Diary of a Live Tweet

Watching Kobe watch Kobe score 81 points
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Few things in the NBA that find their way up onto a pedestal are not overrated. There are a few: LeBron James is not overrated. Kevin Durant is not overrated. JaVale McGee is not overrated. And Kobe Bryant’s fledgling Twitter account is certainly not overrated. Between hashtagging everything with #mambatweets -- it’s called building a brand, look it up -- turning ice bath pictures into the new planking, and casually revealing that he’s a self-taught pianist, Kobe’s foray into social media has been one of the few bright spots in the most disastrous Lakers season. As with most things Kobe, it feels jarringly alien and artificial while also seeming doubly authentic for that.

Of course, that wouldn’t matter much if Kobe wasn’t as weird and great as he is. This is, after all, the player who scored 81 points against the Toronto Raptors in 2006. No video footage of Wilt Chamberlain’s 100-point game exists, nor even any concrete play-by-play account; it feels more like legend than fact. Kobe’s big game, on the other hand, is right there on video, and sometimes on NBATV. On Monday, Bryant announced that he’d live-tweet a rerun of his crowning individual achievement, and Twitter got psyched.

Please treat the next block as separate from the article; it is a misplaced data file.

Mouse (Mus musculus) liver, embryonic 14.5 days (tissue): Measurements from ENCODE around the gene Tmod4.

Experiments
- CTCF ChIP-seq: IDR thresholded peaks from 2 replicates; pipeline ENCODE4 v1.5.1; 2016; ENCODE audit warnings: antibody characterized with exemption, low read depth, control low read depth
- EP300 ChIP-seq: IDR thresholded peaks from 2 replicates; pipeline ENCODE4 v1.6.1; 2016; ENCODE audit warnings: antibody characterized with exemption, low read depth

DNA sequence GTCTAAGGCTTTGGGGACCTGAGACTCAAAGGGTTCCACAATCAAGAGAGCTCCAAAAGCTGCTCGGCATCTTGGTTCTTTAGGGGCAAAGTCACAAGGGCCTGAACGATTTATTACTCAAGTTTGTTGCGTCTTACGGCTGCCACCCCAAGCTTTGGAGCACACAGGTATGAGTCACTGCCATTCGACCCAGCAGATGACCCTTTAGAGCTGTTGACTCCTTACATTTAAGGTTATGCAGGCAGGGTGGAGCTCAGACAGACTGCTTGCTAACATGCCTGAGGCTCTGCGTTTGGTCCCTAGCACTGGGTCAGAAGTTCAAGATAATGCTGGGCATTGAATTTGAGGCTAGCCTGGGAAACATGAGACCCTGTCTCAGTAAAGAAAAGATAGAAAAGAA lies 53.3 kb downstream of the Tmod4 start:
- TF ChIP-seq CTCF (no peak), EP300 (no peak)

How many Smush Parker jokes would there be? Would Kobe strategically leak tracks from his tragically unreleased rap album Visions over the course of the game? Would he provide play breakdowns so in-depth they’d necessitate the first Sulia links anyone’s ever actually felt compelled to click? No, as it turned out. None of that. Something stranger.

FIRST QUARTER